I picked up a book recently co-authored by Colin Price, the essence of which can be found in this slide deck. One of the key points made is that if you are trying to transform the way you do things it is really important to have a clear narrative, a story which people can connect with.
A year on from the election I was beginning, tentatively, to believe I could tell that story. I was presenting to a group of our senior managers on Monday. I was repeating the story about the challenges health systems face worldwide, the fact that we had clearly identified the major themes we are tackling to meet that challenge. I was contextualising how the reforms and our approach would meet those challenges. I explained how developing and supporting clinical leaders in general practice was an opportunity we were seizing, as it built on the approach we have had since we were established over four years ago. I talked about the absolute need to deconstruct the PCT and build structures that delivered the changes in a professional and managerial mindset necessary to deliver the changes in behaviour so vital to maintaining quality, and how we would track and feedback implementation and the impact of those changes. I set out the timeline and the ambitious aspirations we have set. They have heard it before but telling and re-telling a consistent story is necessary to support successful transformation.
And then, later in the week, the prime minister gets up and I hear him say, “Whoa. The mental construct you have is not quite right. Let’s not rush this. Let’s involve more people and do consensus commissioning. The story we have told needs to change.” Meanwhile, elsewhere, at the same time, GPs were at a Pathfinder meeting where they were being told “push ahead harder, faster with the construct we have been working with since last year.” I can reconcile the inconsistency in these approaches. Of course we need to involve a wider range of professionals in commissioning. We already do. We can create a senate. We can do all the things asked of by the politicians and the chief executive of the NHS because that is what management does – it manages complexity – but the energy and time spent in telling that story, doing another director’s cut, detracts everyone’s attention and energy from what we really need to be doing – focusing on delivery.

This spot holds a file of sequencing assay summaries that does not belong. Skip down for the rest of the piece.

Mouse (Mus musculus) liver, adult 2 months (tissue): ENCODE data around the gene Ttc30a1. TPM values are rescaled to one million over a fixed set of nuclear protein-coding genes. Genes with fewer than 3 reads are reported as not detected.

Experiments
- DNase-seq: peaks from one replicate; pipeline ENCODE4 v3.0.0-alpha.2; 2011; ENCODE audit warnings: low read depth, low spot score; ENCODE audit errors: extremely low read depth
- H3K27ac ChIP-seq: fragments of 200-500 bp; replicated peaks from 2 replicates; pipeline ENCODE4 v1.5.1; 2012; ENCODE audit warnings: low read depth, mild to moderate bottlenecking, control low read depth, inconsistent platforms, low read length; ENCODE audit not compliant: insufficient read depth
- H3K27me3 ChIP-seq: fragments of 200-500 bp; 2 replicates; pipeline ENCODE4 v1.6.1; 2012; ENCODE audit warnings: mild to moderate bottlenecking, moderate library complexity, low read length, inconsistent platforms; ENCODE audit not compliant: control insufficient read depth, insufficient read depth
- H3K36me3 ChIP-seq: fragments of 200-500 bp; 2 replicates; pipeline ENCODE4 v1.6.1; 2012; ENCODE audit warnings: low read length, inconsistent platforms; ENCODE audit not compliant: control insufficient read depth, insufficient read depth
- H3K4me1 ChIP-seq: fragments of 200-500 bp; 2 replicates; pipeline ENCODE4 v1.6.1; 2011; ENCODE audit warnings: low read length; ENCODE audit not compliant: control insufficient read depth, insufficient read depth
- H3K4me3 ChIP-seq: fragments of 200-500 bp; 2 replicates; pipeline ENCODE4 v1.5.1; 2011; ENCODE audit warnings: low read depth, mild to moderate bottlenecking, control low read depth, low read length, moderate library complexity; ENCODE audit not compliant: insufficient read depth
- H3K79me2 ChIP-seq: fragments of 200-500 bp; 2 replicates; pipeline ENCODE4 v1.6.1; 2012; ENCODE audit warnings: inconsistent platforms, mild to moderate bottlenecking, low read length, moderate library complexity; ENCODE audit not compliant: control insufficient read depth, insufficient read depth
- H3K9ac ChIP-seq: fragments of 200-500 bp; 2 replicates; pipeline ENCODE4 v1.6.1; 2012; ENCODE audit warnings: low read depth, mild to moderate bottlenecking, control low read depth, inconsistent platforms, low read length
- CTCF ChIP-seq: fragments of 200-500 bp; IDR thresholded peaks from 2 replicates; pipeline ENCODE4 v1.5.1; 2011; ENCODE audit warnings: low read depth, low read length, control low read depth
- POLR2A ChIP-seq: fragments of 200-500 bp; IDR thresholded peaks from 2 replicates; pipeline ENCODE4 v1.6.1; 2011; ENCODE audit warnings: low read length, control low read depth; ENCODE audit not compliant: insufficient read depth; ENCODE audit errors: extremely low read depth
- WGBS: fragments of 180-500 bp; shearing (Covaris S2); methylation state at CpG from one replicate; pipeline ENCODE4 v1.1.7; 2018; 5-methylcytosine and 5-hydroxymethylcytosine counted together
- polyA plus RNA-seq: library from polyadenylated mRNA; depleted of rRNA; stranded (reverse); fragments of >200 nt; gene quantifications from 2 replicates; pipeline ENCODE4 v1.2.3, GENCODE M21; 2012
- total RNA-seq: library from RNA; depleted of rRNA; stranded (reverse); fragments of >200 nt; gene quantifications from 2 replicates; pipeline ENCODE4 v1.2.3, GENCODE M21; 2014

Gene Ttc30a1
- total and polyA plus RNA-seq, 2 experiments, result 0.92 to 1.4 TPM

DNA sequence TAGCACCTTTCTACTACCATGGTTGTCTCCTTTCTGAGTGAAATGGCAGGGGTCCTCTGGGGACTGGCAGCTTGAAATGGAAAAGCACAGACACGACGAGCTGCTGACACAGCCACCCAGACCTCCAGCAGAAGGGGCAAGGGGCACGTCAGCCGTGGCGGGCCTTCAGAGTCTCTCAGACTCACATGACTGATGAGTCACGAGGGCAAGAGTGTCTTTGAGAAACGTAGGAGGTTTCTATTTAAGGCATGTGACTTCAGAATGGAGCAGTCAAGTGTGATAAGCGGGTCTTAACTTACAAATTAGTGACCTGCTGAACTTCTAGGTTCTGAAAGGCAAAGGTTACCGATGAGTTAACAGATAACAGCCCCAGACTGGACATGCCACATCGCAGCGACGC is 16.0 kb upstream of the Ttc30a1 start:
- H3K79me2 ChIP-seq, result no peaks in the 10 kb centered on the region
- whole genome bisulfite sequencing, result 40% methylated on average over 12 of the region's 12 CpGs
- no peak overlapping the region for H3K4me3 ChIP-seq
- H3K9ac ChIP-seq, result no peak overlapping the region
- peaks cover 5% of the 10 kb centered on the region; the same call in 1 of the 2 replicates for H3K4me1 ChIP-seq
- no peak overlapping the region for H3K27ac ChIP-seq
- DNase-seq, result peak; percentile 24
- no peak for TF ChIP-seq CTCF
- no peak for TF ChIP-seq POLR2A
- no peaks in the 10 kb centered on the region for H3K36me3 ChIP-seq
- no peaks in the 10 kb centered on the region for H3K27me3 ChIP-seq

Then, of course, we are still waiting for the feedback from the listening exercise. So, I might just wait a week or two before spending some time in the editing room.
Martin McShane qualified in 1981 from University College Hospital Medical School. He trained in surgery until 1990 then switched to general practice where he spent over a decade working in a semi-rural practice on the edge of Sheffield. In a fulfilling job, with a great lifestyle, he decided to give it all up and take on a fresh challenge. He entered NHS management, full time, in 2004 as a PCT chief executive after experience in fund holding and chairmanship of both a primary care group and subsequent professional executive committee. Since 2006 he has been director of strategic planning for NHS Lincolnshire where there are 5,600 miles of road but less than 50 miles of dual carriageway.In April 2011 he was made director of commissioning and QIPP for the newly formed Lincolnshire PCT Cluster. There has, however, been no major change to the road network.